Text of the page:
As I’m sure you’ve read here, a New York State Supreme Court judge has moved to dismiss sexual assault charges against Dominique Strauss-Kahn at the request of the Manhattan district attorney’s office.
Unless an appellate court agrees to appoint a special prosecutor in this politically charged case, Strauss-Kahn won’t be tried for the alleged May 14, 2011, attack on Sofitel housekeeper Nafissatou Diallo.
I sat down and read the 25-page explanation of why prosecutors in D.A. Cyrus Vance’s office no longer believe Diallo.
In it, they cite the fact that she had three different accounts of what she did immediately after the sexual encounter; that she lied about her earnings to retain lower-income housing; and that she had questionable financial dealings with an incarcerated man she called her fiance.
The most damning untruth, according to prosecutors: Diallo repeatedly told investigators that she had been gang raped by soldiers in her native Guinea. The 33-year-old widow and mother of a teenage daughter—who is illiterate—reportedly made the claims to jibe with what she believed to be on her request for asylum in the United States. (Apparently, a man who helped Diallo file her immigration papers gave her a cassette tape of a rape narrative that would likely compel officials to grant her asylum. Diallo, according to the prosecution’s statement, memorized the story and recited it as her own.)
What the document doesn’t say is that the physical evidence is any different. So the question isn’t whether Dominique Strauss-Kahn, a 62-year-old husband of a prominent, wealthy journalist, and a French presidential hopeful, forced his penis into the mouth of a woman nearly half his age. The document doesn’t deny that Strauss-Kahn’s semen was on Diallo’s uniform and on the hotel room floor. The question, according to prosecutors, is whether or not Diallo makes a good witness. And, point blank, they don’t think so:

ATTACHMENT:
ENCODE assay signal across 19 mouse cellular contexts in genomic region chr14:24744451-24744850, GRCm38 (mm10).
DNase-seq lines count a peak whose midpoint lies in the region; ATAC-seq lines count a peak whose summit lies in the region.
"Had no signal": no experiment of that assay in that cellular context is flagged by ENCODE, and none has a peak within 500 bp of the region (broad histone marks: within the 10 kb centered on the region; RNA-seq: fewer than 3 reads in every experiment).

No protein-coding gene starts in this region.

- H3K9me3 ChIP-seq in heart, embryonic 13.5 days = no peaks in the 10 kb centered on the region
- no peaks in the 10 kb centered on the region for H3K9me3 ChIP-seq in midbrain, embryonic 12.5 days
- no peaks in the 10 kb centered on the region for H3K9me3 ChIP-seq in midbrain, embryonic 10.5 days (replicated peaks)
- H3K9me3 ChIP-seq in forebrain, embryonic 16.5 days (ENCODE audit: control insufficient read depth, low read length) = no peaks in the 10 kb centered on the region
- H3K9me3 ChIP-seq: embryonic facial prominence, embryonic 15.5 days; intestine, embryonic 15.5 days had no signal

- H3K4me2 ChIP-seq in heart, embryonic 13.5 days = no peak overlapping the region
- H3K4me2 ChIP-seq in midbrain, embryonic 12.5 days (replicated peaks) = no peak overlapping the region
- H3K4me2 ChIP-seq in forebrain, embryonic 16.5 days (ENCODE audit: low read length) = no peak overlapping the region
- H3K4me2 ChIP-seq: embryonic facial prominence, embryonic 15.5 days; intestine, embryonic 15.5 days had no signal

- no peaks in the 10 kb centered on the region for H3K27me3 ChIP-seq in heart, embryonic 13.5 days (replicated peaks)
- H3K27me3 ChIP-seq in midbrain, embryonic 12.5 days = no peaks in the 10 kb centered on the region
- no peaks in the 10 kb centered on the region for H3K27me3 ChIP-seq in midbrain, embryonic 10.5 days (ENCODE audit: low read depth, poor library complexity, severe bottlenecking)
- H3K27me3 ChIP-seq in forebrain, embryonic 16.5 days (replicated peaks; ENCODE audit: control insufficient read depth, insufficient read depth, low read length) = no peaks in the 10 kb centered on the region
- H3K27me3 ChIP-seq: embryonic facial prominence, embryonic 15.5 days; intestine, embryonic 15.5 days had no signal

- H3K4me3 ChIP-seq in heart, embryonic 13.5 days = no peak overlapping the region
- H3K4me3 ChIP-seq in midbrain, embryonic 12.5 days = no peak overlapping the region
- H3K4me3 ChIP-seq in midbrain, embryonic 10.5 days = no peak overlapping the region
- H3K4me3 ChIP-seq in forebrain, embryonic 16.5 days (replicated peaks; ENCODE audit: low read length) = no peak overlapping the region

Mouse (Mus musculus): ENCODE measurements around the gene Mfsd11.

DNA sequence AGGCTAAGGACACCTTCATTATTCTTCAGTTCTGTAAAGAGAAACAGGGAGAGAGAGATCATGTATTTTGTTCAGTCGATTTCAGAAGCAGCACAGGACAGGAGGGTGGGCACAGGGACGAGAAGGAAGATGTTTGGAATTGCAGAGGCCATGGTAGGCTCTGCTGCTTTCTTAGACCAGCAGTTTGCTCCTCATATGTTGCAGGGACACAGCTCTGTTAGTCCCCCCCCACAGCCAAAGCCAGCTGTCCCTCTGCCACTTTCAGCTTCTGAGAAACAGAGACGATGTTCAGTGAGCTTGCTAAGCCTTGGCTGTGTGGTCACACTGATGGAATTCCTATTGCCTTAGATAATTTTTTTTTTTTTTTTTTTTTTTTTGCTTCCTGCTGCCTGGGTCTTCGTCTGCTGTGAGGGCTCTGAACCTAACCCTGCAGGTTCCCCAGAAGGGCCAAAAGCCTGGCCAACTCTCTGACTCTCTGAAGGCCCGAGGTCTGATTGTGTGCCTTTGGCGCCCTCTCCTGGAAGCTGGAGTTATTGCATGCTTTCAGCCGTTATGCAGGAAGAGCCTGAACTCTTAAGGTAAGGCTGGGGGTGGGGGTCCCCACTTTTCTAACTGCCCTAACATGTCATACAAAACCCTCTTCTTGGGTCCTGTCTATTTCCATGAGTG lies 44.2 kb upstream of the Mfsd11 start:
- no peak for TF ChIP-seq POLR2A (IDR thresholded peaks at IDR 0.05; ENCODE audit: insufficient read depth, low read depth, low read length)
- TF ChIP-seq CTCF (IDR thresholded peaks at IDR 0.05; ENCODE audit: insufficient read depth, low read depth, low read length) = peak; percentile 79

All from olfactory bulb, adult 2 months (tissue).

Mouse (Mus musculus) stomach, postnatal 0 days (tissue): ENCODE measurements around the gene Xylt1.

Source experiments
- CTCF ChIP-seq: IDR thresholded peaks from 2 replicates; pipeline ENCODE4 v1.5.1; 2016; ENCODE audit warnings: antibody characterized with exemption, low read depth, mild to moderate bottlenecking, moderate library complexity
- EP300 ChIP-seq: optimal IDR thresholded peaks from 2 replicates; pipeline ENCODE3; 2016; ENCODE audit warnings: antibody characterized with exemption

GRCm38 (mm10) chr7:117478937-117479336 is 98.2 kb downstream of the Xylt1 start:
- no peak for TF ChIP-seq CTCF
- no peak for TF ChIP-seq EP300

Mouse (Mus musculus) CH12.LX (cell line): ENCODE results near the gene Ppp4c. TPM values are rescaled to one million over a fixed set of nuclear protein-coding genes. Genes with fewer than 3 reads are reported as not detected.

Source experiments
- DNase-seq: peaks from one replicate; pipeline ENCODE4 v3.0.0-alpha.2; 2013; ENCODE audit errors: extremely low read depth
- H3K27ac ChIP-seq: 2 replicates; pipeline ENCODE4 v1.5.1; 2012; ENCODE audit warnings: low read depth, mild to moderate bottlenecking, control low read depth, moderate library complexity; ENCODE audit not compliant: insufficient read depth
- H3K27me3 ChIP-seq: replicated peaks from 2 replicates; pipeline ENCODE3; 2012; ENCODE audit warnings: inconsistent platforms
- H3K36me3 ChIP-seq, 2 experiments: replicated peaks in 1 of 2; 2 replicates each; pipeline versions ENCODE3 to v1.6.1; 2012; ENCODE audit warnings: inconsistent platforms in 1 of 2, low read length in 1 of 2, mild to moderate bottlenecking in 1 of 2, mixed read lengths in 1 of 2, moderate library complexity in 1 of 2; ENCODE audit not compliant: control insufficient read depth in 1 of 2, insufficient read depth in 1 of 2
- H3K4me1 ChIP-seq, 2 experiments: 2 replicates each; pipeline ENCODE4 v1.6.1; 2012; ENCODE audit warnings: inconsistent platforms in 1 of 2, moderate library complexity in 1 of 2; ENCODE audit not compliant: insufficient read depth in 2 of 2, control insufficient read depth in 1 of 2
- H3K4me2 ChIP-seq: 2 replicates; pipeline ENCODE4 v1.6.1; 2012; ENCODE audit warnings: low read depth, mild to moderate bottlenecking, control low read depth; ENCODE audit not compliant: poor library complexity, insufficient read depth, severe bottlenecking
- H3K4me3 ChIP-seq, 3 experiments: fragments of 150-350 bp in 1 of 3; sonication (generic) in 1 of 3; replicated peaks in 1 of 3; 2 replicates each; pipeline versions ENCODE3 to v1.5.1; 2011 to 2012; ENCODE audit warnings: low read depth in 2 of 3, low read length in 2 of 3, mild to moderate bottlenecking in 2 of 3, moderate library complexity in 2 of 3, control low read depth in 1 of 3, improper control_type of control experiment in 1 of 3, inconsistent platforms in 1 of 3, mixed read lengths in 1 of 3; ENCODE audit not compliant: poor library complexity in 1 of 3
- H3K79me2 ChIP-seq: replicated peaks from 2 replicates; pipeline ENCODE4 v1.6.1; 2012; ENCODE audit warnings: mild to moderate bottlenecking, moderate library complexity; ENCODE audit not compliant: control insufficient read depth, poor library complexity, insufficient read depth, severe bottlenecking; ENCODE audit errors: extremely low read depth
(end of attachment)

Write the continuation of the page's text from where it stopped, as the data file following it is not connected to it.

“At the time of the indictment, all available evidence satisfied us that the complainant was reliable. But evidence gathered in our post-indictment investigation severely undermined her reliability as a witness in this case. That an individual has lied in the past or committed criminal acts does not necessarily render them unbelievable to us as prosecutors, or keep us from putting them on the witness stand at trial. But the nature and number of the complainant’s falsehoods leave us unable to credit her version of events beyond a reasonable doubt, whatever the truth may be about the encounter between the complainant and the defendant. If we do not believe her beyond a reasonable doubt, we cannot ask a jury to do so.”
I’m not running for re-election, as D.A. Cyrus Vance likely will. And I don’t work in a field where you don’t fight because you don’t think you can win. Maybe that’s why I can’t wrap my head around this logic. But it seems to me that despite Diallo’s largely self-protective lies and her poor recall of mundane post-encounter details, something very strange, very wrong and very coercive happened in that hotel room back in May. As a result, Diallo is at risk for deportation and she’s now considered by many mainstream media to be a conniving liar. (Her civil case against Strauss-Kahn for undisclosed damages, and her libel case against the scandalous New York Post, which has used gendered slurs to describe both parties, are pending.)
Since this isn’t about what happened, but about Diallo’s character and credibility, I’m going to apply the same treatment to Strauss-Kahn. I’m going to ask—again:
Why the hell is a 62-year-old, married, father of a womanchild, who has already been censured for abusing his power via a sexual relationship with a younger subordinate at the IMF, putting his penis into the mouth of a Guinean hotel maid while she’s making her cleaning rounds? What kind of character risks a presidential election, his marriage, his global reputation for a few minutes of random oral sex? And what would he have to gain by lying about the nature of this encounter?
Now that criminal charges for Strauss-Kahn are off the table, maybe more people will ask these questions. And maybe Nafissatou Diallo—a once-private citizen who made the mistake of reporting an alleged sexual assault by a man who was a little too powerful to a district attorney’s office that was a little too weak—will get what she’s asked for: Her day in court.
Extra: Click here for anti-rape advocates’ on-point statement about media leaks, the prosecution’s conduct and the nature of rape victim-blaming.